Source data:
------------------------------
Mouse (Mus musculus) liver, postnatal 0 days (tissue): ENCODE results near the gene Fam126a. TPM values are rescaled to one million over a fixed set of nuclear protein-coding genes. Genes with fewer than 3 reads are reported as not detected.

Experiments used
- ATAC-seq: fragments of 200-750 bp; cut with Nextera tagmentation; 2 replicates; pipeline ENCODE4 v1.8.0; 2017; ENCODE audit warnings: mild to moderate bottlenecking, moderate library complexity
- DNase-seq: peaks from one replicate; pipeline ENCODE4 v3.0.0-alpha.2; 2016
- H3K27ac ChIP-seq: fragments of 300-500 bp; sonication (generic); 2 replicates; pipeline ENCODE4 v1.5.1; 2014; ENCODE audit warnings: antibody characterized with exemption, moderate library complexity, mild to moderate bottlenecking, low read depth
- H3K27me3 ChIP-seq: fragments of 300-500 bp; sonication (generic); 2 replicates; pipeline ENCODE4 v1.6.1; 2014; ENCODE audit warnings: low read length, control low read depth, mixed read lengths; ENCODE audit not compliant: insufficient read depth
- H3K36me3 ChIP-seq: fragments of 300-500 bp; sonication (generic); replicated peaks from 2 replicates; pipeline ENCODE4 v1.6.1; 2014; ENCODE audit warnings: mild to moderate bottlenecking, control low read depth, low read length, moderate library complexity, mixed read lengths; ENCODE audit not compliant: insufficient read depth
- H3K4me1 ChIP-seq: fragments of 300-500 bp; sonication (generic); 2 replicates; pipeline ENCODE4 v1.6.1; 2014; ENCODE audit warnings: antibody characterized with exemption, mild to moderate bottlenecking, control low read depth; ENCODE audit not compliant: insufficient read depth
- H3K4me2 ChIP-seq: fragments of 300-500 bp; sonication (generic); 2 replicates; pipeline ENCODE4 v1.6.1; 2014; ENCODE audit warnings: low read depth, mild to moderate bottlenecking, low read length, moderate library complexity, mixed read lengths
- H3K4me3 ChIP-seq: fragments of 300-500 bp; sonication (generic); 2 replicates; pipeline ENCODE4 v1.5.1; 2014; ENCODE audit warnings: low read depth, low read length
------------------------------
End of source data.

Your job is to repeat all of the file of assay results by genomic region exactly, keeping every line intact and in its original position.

Mouse (Mus musculus) liver, postnatal 0 days (tissue): ENCODE results near the gene Fam126a. TPM values are rescaled to one million over a fixed set of nuclear protein-coding genes. Genes with fewer than 3 reads are reported as not detected.

Experiments used
- ATAC-seq: fragments of 200-750 bp; cut with Nextera tagmentation; 2 replicates; pipeline ENCODE4 v1.8.0; 2017; ENCODE audit warnings: mild to moderate bottlenecking, moderate library complexity
- DNase-seq: peaks from one replicate; pipeline ENCODE4 v3.0.0-alpha.2; 2016
- H3K27ac ChIP-seq: fragments of 300-500 bp; sonication (generic); 2 replicates; pipeline ENCODE4 v1.5.1; 2014; ENCODE audit warnings: antibody characterized with exemption, moderate library complexity, mild to moderate bottlenecking, low read depth
- H3K27me3 ChIP-seq: fragments of 300-500 bp; sonication (generic); 2 replicates; pipeline ENCODE4 v1.6.1; 2014; ENCODE audit warnings: low read length, control low read depth, mixed read lengths; ENCODE audit not compliant: insufficient read depth
- H3K36me3 ChIP-seq: fragments of 300-500 bp; sonication (generic); replicated peaks from 2 replicates; pipeline ENCODE4 v1.6.1; 2014; ENCODE audit warnings: mild to moderate bottlenecking, control low read depth, low read length, moderate library complexity, mixed read lengths; ENCODE audit not compliant: insufficient read depth
- H3K4me1 ChIP-seq: fragments of 300-500 bp; sonication (generic); 2 replicates; pipeline ENCODE4 v1.6.1; 2014; ENCODE audit warnings: antibody characterized with exemption, mild to moderate bottlenecking, control low read depth; ENCODE audit not compliant: insufficient read depth
- H3K4me2 ChIP-seq: fragments of 300-500 bp; sonication (generic); 2 replicates; pipeline ENCODE4 v1.6.1; 2014; ENCODE audit warnings: low read depth, mild to moderate bottlenecking, low read length, moderate library complexity, mixed read lengths
- H3K4me3 ChIP-seq: fragments of 300-500 bp; sonication (generic); 2 replicates; pipeline ENCODE4 v1.5.1; 2014; ENCODE audit warnings: low read depth, low read length